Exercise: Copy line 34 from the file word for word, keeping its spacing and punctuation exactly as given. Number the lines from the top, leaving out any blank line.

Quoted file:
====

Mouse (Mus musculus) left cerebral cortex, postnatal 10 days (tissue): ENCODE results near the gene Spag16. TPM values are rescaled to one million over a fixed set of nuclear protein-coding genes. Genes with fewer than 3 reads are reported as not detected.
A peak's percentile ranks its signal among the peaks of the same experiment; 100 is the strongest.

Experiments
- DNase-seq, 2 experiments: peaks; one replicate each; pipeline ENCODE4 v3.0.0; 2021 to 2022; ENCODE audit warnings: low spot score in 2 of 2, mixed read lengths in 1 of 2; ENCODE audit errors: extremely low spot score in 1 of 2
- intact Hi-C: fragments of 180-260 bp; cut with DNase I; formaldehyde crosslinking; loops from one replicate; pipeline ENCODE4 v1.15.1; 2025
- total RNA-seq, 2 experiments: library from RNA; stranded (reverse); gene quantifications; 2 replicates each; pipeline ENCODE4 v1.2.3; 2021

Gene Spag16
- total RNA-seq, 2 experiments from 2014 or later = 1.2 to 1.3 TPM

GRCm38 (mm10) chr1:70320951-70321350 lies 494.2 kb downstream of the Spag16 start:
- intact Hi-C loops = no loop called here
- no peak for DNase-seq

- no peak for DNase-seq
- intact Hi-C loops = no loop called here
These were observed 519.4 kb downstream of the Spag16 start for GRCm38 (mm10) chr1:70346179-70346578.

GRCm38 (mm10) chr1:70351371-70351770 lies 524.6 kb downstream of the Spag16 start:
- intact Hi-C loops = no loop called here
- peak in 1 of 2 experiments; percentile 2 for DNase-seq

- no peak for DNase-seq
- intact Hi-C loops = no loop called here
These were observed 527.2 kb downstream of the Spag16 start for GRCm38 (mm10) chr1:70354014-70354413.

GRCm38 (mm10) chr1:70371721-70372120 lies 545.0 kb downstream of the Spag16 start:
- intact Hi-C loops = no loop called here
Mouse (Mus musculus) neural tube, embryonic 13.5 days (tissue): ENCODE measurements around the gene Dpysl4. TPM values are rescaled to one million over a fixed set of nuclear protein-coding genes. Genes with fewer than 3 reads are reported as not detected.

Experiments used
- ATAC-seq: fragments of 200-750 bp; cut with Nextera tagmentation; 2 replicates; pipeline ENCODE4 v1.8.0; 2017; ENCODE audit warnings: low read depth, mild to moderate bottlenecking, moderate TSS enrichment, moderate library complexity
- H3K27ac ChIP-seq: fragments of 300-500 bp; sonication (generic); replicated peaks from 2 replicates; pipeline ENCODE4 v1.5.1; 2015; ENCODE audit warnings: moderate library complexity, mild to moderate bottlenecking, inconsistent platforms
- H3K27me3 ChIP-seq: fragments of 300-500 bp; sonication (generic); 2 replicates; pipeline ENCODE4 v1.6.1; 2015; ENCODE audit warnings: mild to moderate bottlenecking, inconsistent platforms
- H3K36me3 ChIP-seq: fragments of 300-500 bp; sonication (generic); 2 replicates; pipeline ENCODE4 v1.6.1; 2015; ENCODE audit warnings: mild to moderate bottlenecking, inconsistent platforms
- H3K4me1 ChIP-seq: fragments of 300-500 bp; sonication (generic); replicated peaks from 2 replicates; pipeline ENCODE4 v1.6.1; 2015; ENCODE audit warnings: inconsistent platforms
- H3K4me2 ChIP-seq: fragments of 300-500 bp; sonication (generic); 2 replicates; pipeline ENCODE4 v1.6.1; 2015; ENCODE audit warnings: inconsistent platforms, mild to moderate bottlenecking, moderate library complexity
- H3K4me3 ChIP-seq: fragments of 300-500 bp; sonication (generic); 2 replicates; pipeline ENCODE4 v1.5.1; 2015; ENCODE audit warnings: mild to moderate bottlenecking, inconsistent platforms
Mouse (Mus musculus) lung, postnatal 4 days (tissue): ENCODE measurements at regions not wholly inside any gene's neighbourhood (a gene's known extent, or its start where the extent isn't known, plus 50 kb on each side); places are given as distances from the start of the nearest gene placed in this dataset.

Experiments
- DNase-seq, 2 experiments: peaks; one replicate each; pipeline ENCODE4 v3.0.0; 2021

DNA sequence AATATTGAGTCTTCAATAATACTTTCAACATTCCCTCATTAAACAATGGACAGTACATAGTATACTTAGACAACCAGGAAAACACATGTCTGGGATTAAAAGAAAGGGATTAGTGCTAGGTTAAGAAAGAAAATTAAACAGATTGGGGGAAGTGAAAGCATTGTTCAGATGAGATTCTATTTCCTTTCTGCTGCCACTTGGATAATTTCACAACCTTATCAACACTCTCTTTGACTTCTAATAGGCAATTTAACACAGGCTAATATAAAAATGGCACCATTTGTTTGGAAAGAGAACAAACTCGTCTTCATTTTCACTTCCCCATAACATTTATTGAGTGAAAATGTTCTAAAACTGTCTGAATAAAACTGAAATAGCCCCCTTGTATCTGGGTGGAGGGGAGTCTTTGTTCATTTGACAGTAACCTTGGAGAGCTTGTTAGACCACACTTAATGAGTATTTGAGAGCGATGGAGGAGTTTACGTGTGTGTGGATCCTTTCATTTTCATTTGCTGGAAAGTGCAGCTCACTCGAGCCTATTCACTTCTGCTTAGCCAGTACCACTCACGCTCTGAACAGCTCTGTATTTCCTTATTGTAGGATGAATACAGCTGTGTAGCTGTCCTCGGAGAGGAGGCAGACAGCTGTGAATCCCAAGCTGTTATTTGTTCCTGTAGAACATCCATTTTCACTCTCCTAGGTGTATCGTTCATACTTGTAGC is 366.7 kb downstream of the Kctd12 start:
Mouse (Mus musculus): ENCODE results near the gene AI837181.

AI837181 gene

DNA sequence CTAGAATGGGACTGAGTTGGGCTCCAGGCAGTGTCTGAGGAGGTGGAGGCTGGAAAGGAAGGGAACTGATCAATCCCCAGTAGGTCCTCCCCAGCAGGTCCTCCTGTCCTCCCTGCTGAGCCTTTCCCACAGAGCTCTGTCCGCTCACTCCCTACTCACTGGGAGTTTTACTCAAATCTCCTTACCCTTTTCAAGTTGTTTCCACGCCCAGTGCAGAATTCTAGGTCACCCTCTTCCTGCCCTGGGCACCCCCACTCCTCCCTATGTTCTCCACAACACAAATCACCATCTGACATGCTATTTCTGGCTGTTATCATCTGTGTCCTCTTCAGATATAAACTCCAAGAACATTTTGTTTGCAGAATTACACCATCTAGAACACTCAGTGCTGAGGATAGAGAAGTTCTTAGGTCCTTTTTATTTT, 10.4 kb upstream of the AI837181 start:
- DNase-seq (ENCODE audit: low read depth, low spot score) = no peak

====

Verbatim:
- DNase-seq, 2 experiments: peaks; one replicate each; pipeline ENCODE4 v3.0.0; 2021